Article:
They spot one of the supposed dead, Dr Jeffrey Scanlon, and he’s a changed man. Infected by the virus scattered by Alastor, he’s become an energy being similar to Wildfire, but with enough control to turn back into something resembling a human. Panicking, he releases a massive blast, catching the Legionnaires by surprise, and bolts. Dawnstar and Wildfire track Scanlon down, and the team explains what’s happened to him. Alastor, grief stricken after the death of his sister at the hands of xenophobes, concocted a chillingly ironic plan for revenge. He stole a pathogen created by extraterrestrial scientists – a virus spiked with the DNA of thousands of races, meaning it will produce human/alien hybrids. Then he purloined a time bubble and headed for the past, with the intention of changing the course of human evolution, so that by his own era, his sister’s murderers would be as alien as those they hate.
And so far, Alastor’s succeeding. It’s three days since the pathogen was released and Scanlon is the first victim. Most people would be freaked out, but he’s weirdly calm, announcing that he’ll no longer try to hold on to a human form. He manifests as a being of pure energy, and lets out another huge explosion. Fellow Legion members are saved by Tellus’ telekinetic shield and they confront Scanlon, who despairingly claims that ‘I stopped being human long before this happened’. He resists Widlfire’s attempt to hold him together, lets go of his human shape and dissipates. Wildire sees this as just another failure on top of their ‘letting’ Alastor kill so many people last issue, and the Legion wonders what the heck’s going to happen next.
Meanwhile, in a lake, something stirs …
Another pathogen victim? Looking at the little hand reaching out, I’m hoping it’s Gates. A teleporting alien has to be tough to kill.
But that’s a matter for next issue. This issue, I loved. A much smoother ride than the debut, it could yet make a few new Legion fans. Fabian Nicieza’s chapter this time is more focused than the previous part, with a pleasing throughline, a sympathetic antagonist and nicely defined heroes. Best served of all is Wildfire, who narrates the segment, giving us the action from his perspective while sharing opinions on his team-mates. It’s an enjoyable framework, playing to Nicieza’s knack for sharp characterisation, and I expect we’ll see other members get their time in the narrative sun as the months pass. The real villain of the piece, Alastor, doesn’t put in an appearance, but his plan makes him a constant presence …. it’d be interesting to see him narrate an issue too.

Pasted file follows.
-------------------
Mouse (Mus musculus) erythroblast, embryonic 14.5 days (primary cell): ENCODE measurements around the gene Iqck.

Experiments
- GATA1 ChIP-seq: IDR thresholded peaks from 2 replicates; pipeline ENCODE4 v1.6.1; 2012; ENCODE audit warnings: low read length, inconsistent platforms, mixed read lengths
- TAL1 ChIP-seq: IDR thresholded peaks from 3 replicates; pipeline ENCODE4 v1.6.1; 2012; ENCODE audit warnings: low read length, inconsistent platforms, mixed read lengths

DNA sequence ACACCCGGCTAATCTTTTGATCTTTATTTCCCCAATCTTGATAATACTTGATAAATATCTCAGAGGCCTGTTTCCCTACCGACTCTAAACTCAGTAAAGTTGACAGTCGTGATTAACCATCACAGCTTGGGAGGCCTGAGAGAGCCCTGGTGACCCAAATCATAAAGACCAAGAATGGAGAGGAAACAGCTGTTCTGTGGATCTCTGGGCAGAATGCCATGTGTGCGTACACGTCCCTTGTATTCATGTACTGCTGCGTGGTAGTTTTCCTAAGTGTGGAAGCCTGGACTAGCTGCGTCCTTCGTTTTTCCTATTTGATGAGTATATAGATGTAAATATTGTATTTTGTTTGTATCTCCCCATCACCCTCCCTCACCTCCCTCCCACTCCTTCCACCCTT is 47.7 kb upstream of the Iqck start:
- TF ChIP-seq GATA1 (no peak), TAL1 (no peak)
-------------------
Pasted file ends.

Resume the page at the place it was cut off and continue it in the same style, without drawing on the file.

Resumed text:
The dialogue’s above average, with Timber Wolf more compelling than he’s been for many a year (click on image to enlarge).
Other notable incidentals are the tying of this story to the Legion of Three Worlds arc via the xenophobes; the Legion’s description of itself as ‘a multi-species alliance’; and the mention of one of DC’s nastier space races, the Psions. And I nearly fell off my chair when Nicieza referenced Wildfire’s astrophysics background … it’s been so long I’d quite forgotten just how brainy he must be.
Artist Pete Woods likewise begins firing on all cylinders here, producing some great layouts and figurework. Nicieza’s script is dramatic, and Woods amps it up further. While the splashy fights are excellent, my favourite panel is the opening spread, as sorrow and tension mingle at the packed memorial service. Like the rest of the book, this scene is gorgeously coloured by Brad Anderson, and smartly lettered by Travis Lanham.
3 thoughts on “Legion Lost #2 review”
Yes, I enjoyed this second issue as well – a VAST improvement on the exposition-fest we began with. Brin and Drake havent been this well written in many a year, and yes, I remember Wildfire's background, which I wish could be put to good use sometimes.
The doulbe-page spread of the evac with the towns survivors was highly detailed indeed and felt uncomfortably real in light of everyday real-life disasters…extremely impressed! And if it keeps up, what I feared could be a one-note villain in Alastor could turn out to be quite an interesting adversary. LSH villains dont often engender sympathy so this is a refreshing change. And the theme of having each issue narrated by a different member; well, its been done before in other comics but it looks very effective here and allows us the opportunity to get into the LSH-lost's heads, a conceit which is lost in the main LSH book because of the large cast.
Also glad the team is getting down to buisness in locating Alastor and not getting bogged down in squabbles, which is what I feared would happen when they were stranded. My only gripe is that all the LSH should learn how to cope without flight-rings or transuits when theyr stranded in the timestream or on a planet that negates technology…with 31st century training they shouldnt rely on their tech.
All in all, I was VERY impressed with this book, esp its fast pacing.
Yes, I think the second issue was a lot better than the first. I'm not sure I like the fishbowl storyline – I mean, why couldn't they contact Superman or whoever to assist them?
Also, perhaps you should invest in a sturdier chair if you almost fell of it, Martin 🙂
I agree that the LSH should be less reliant on their toys, Karl. I expect the team here will learn the lesson.
Alastor may well turn out to be a good opponent, but that name … what was Fab thinking? Does Alastor have a brother named Haymish and a sister, Moragg?
Novelty, I'm just clumsy/fat.